Right now I'm juggling a job in Manhattan at a very exciting firm, four kids, a wonderful husband, a 90 minute commute, a dog, cat and eleven chickens and some truly amazing friends. I love it.
I get asked a lot how I make this work. I'm taking no credit for the fact that most of the time, it works. Really! I have awesome friends and a super-duper husband and I'm working towards a Proverbs 31 lifestyle and life walk.
But I know that all women who have kids and work have some of the same decisions to make, and maybe the things that work in my life will offer some balance to another woman making the same choices. The first thing is recognizing that my choices are working for me, but not everyone will have the same priorities - it's about peace with your own choices and not feeling the need to justify or explain them to others.
Here's my list:
1. Motivation - I figured out WHY I work and that really steers me in my career. Although I've enjoyed lots of success and been very blessed with the positions I've achieved, I don't care one bit about being in management or getting a C-spot one day. I work to provide for my family, period. I insist on excellence in everything I touch, but I'm not about the politics and the getting ahead thing. This means I could take a job at a lower-stress position that paid more and feel just dandy about it. If they like my work and promote me, great. If not - well, there will be other things.
2. Family comes first - the only time I will ever, ever make a decision that takes one second of my free time away from my kids is if it is an investment in something else. I have one or two friends I will do this for, and of course my husband. Otherwise, count me out of "girls nights", no-kid excursions or late hours at the office. This also means that if my kids need school stuff and I'd like a pair of shoes, kids win. I can wait on the shoes. This job means I don't have to make those either-or choices so much anymore, but for many years I did. They win, every time. The flip side of this is recognizing when the investment really is needed. I desperately wanted my dear friend's advice so I skipped the family picnic (sent both sets of kids with the two dads) to have lunch with her. I bought new clothing for this job because the dress code is much more formal than my last shop, although I'd have preferred to stash those funds for our next Disney adventure.
3. Saying NO - related to the previous one. There just isn't enough time to do all the things I'd love to do, but our church is very active, our friends do neat stuff, and the list quickly gets long. We say no a lot mainly because we have to in order to keep everyone sane. I do not apologize, I'm just honest and agree to what I can, but then do not feel guilty for making choices that help my family.
4.Organizing - I'm a little anal. The kids have a strict routine for things like lunch (bake bread night before, lunchboxes empty and sandwich tupperwares rinsed out, pack snack while your sandwich is being made in the morning). We have tubs and shelves and baskets. Everywhere. I have hand-me-downs in the attic waiting to work their way down the pecking order. I bank online. We get clothes out the night before, for everyone. I use my Outlook reminders for everything! We have a bulletin board right in the middle of our kitchen with the Gold Copy of our calendar and all our invitations/phone numbers/stuff we need to do.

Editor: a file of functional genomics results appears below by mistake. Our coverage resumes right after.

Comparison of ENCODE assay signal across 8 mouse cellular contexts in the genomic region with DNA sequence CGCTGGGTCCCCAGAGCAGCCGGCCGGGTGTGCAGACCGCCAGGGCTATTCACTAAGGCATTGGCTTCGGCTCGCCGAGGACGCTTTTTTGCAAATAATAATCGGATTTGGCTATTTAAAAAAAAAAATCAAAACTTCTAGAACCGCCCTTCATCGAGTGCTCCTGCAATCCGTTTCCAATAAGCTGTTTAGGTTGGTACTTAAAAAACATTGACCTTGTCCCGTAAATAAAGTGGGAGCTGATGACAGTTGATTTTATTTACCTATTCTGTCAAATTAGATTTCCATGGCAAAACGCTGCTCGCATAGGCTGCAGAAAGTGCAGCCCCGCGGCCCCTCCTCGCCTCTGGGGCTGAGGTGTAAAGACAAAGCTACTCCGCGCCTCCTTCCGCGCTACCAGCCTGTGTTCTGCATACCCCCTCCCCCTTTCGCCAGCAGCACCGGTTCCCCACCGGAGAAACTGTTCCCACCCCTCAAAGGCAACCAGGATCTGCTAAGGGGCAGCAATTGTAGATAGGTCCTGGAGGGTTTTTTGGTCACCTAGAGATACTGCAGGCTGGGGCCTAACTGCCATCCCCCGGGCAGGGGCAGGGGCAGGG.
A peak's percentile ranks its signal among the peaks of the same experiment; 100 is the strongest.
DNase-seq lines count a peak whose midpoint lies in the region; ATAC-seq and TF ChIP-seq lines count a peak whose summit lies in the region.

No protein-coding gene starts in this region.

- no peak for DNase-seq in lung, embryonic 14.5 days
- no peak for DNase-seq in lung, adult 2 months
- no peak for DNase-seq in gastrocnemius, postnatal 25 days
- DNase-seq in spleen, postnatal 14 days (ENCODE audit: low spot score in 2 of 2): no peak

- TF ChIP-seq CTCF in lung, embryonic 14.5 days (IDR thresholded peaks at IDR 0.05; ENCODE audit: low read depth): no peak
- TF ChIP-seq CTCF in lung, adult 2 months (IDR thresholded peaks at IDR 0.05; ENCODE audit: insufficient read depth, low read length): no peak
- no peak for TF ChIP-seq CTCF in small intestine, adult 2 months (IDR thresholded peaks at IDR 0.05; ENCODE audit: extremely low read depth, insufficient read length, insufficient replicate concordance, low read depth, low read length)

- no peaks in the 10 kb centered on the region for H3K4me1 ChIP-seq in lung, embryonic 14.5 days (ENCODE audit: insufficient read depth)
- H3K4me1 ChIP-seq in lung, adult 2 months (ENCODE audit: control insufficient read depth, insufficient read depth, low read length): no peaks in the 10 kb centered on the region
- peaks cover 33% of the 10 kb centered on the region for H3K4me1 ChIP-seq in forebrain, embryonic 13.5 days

5. Clutter - related to 4, we're ruthless about de-cluttering. If it's damaged, it goes. If it is outgrown - it goes. Our toys are shared, so there isn't the need to buy four of things we like. I go through my closet and the kids at least 3 times a year and clean out. If they have too many of anything - it goes. There are too many people in our circle who need stuff, and there's the Salvation Army besides. The kitchen counter gets de-cluttered every day. Any toy who finds his way into my kitchen - goes (three strikes rule, actually). It's draconian, but it means that we live in relative sanity rather than being stressed out by mess and drama in every room.
6. Chores - I think of it as building a work ethic. I relish the opportunity to serve my family by doing things for them - even laundry - but I want my children to understand the value of serving, of being responsible. So they each have things they are required to do. Partly it is to help Mama (like dog-feeding and chicken egg fetching) and partly it is to train them.
7. Good use of down time - I have 3 built-in hours of "me" time during my commute. That is when I read, do my Bible study, take naps. That way the work and family time don't have to be trimmed to make way for "me".
8. Pragmatism reigns - we recycle, and are green but we are not ruthless about it, for example if the kids leotards are in the laundry and ballet is TODAY we will use the dryer rather than the clothes line. If I wake up on a weekend and just am not feeling the kitchen, we will absolutely eat our lunch out. On the other hand, I would love for my house to be cleaner but am not willing to foot the $400 monthly bill for a house cleaner yet, so I live with a little dust and fingerprints.
It all sounds very organized and blissful and truthfully, a lot of our routine works - but it's not perfect and I'm a long way from as organized and Martha as I'd like to be. For one thing - I haven't found a consistent schedule window for exercise. And this year, with my husband recovering from knee surgery, the yard looks WILD because I don't have mowing the lawn as high on our priority list as he does.
And it's a work in progress. This system is GREAT when the oldest is 10. I know kids who drive, after-school sports and whatever path is set before us with our jobs will change everything, probably the very minute we have this stage down to a system.
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